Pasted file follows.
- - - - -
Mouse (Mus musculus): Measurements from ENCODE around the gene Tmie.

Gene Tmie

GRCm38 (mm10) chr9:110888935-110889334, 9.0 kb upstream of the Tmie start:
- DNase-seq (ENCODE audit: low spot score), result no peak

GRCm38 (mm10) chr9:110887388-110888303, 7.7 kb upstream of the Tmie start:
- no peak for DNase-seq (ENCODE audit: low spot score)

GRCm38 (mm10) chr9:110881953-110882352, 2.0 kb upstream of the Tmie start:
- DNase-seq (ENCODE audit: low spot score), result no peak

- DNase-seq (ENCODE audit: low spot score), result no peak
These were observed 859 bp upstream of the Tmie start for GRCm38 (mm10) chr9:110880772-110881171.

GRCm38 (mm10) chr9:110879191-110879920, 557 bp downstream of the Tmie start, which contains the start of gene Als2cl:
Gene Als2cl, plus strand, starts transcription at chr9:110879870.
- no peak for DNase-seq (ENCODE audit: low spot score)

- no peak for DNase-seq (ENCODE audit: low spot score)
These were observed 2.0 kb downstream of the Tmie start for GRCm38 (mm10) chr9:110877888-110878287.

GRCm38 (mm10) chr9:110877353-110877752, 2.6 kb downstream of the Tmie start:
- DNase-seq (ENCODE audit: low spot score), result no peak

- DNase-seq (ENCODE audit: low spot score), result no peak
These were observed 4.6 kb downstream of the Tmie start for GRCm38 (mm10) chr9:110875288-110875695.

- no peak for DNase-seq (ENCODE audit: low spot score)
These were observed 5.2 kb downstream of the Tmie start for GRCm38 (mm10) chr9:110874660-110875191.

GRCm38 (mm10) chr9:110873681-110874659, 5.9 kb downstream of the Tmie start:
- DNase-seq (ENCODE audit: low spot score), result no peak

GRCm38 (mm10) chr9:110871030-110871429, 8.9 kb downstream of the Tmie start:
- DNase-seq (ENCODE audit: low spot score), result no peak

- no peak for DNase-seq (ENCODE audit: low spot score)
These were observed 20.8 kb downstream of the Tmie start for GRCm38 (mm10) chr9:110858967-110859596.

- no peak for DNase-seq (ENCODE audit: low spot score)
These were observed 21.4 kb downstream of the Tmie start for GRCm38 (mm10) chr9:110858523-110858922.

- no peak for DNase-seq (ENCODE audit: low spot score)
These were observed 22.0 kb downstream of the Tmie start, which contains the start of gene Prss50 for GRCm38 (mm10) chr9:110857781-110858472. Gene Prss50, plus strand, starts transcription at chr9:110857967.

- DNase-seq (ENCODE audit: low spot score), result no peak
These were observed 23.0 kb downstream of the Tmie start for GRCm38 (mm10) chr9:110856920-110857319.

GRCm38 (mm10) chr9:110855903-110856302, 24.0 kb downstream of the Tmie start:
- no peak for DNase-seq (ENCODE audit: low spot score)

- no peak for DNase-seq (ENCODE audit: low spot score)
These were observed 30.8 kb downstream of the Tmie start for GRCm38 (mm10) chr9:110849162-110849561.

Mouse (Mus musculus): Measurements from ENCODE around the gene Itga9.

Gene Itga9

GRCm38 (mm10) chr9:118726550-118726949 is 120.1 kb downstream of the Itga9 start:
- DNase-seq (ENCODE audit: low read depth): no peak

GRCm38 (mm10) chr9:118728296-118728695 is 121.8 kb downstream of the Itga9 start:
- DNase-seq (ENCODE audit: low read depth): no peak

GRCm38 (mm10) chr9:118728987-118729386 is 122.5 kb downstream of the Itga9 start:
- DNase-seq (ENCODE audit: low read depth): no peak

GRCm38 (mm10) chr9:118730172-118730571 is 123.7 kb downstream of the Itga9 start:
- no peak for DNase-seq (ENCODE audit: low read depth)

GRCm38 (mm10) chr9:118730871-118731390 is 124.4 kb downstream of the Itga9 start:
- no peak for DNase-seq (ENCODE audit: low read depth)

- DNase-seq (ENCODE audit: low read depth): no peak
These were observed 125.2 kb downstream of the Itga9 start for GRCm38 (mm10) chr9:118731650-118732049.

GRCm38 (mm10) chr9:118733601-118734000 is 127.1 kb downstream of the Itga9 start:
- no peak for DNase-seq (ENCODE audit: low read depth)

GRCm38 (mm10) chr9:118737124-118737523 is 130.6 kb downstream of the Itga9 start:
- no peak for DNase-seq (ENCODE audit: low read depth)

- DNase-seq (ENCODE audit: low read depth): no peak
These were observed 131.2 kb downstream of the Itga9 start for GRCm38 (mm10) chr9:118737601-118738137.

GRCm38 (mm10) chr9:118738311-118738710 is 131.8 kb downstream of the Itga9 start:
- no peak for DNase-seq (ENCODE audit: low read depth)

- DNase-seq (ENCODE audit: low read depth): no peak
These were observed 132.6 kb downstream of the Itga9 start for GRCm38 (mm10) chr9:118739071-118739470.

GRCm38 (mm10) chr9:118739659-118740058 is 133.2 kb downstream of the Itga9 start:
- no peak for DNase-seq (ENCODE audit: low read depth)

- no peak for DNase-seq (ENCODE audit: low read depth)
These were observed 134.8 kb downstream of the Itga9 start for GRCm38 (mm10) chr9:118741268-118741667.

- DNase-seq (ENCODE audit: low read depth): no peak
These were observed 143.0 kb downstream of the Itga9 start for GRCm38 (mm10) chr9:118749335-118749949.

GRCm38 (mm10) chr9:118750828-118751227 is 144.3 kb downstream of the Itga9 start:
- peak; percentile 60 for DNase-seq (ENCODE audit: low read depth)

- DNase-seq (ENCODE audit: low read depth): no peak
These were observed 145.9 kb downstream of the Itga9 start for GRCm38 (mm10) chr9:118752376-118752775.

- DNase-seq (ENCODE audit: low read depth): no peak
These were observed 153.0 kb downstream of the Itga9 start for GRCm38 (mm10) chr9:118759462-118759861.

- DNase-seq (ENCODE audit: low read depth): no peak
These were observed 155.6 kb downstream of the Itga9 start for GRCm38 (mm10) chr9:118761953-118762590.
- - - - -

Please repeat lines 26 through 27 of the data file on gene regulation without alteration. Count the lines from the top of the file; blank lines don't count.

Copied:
- no peak for DNase-seq (ENCODE audit: low spot score)
These were observed 20.8 kb downstream of the Tmie start for GRCm38 (mm10) chr9:110858967-110859596.